"In Search of First Contact: Pursuing the Vikings of Vinland from the Sagas to the Kensington Stone" (lecture)
Date: September 12, 2012
Times: 7:00 pm - 8:30 pm
Location: Special Collections
Contact: Verónica Reyes‐Escudero
On Wednesday, Sept. 12 from 7 - 8:30 p.m., Annette Kolodny, Professor Emerita of American Literature and Culture and former Dean of the UA College of Humanities, will share the compelling results of twelve years of research about the medieval Vikings in North America. Her latest book, In Search of First Contact: The Vikings of Vinland, the Peoples of the Dawnland, and the Anglo-American Anxiety of Discovery, offers a radically new interpretation of two medieval Icelandic tales, known as the Vinland sagas, and their impact on U.S. literature and culture. The lecture, which is free and open to the public, will be held in Special Collections, 1510 E. University Blvd. A reception, book sale and book signing will follow the talk.
In Search of First Contact is a monumental achievement by Annette Kolodny, an internationally influential literary critic. In this book, she offers a radically new interpretation of the Vinland sagas. She contends that they are the first known European narratives about contact with North America. After carefully explaining the evidence for that conclusion, Kolodny examines what happened after 1837, when English translations of the two sagas became widely available and enormously popular in the United States. She assesses their impact on literature, immigration policy, and concepts of masculinity.
Kolodny considers what the sagas reveal about the Native peoples encountered by the Norse in Vinland around the year A.D. 1000, and she recovers Native American stories of first contacts with Europeans, including one that has never before been shared outside of Native communities. These stories contradict the dominant narrative of "first contact" between Europeans and the New World. Kolodny rethinks the lingering power of a mythic American Viking heritage and the long-standing debate over whether Leif Eiriksson or Christopher Columbus should be credited as the first discoverer. With this paradigm-shattering work, Kolodny shows what literary criticism can bring to historical and social scientific endeavors.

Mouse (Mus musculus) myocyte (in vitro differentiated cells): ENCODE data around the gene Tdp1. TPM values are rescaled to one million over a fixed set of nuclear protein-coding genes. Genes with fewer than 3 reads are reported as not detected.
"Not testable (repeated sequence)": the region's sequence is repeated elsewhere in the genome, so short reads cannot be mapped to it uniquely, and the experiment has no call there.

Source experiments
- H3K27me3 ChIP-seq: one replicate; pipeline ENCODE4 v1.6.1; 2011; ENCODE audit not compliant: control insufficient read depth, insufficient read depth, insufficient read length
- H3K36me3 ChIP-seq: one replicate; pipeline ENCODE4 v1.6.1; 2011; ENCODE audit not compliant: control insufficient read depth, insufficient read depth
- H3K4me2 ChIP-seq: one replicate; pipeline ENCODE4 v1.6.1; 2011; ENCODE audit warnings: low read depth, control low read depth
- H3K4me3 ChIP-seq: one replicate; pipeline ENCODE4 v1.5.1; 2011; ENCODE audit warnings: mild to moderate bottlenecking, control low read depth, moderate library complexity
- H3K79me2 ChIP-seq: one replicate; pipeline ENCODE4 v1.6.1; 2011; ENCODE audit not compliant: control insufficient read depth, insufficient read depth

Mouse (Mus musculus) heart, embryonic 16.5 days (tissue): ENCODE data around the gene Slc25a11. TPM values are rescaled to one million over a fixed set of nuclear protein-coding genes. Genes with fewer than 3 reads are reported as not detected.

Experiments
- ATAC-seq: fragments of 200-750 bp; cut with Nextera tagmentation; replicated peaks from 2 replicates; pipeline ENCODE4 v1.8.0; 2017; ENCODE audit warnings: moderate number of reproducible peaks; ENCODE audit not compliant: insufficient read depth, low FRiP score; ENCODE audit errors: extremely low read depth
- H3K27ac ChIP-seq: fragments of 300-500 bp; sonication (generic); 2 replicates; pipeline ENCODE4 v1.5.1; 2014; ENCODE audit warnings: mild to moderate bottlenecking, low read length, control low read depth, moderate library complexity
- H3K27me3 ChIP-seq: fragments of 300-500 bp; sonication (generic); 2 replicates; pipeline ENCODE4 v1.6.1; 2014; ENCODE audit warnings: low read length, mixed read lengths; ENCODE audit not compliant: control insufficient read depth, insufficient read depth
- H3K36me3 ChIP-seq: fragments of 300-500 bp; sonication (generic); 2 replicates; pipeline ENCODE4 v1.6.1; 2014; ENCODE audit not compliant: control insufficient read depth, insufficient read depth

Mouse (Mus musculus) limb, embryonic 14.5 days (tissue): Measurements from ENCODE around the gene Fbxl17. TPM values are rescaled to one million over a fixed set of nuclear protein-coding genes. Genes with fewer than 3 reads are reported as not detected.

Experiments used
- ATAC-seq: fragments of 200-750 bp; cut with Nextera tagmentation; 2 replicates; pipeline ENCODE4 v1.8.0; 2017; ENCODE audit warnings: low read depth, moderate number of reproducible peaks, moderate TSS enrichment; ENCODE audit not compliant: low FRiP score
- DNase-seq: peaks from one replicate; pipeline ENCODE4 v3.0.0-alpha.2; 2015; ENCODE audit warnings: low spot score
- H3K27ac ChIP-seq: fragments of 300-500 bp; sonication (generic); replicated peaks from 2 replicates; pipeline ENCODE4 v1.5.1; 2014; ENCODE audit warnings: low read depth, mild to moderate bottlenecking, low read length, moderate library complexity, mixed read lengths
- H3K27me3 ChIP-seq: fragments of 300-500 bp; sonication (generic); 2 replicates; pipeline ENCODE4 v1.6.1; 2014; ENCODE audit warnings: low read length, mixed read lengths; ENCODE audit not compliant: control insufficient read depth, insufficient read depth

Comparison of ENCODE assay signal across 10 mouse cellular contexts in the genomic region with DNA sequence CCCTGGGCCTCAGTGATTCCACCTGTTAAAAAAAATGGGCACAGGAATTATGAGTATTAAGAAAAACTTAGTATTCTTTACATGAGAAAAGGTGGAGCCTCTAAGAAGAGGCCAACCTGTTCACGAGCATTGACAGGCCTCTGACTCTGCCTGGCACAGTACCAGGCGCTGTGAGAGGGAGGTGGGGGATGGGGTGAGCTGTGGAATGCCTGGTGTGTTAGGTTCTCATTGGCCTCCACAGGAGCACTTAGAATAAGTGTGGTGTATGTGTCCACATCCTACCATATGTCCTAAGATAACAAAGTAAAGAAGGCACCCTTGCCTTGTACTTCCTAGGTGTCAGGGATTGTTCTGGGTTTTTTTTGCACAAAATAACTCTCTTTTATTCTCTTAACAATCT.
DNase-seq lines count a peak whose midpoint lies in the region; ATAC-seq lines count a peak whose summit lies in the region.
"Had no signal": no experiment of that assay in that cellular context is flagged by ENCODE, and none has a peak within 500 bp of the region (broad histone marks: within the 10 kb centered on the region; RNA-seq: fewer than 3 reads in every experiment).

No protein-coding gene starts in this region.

Special Collections at the University of Arizona is home to Kolodny’s extensive archive documenting her professional career from 1970 to the present. Included in the archive are teaching materials from various universities, correspondence, speeches, presentations, research, drafts, manuscripts and publications, as well as legal documents relating to Kolodny’s involvement in a sexual and religious discrimination suit, one of the earliest Title VII suits.
Kolodny is the author of Failing the Future: A Dean Looks at Higher Education in the Twenty-first Century and the editor of The Life and Traditions of the Red Man, by Joseph Nicolar, both also published by Duke University Press. In addition, she is the author of The Land Before Her: Fantasy and Experience of the American Frontiers, 1630–1860, and The Lay of the Land: Metaphor as Experience and History in American Life and Letters.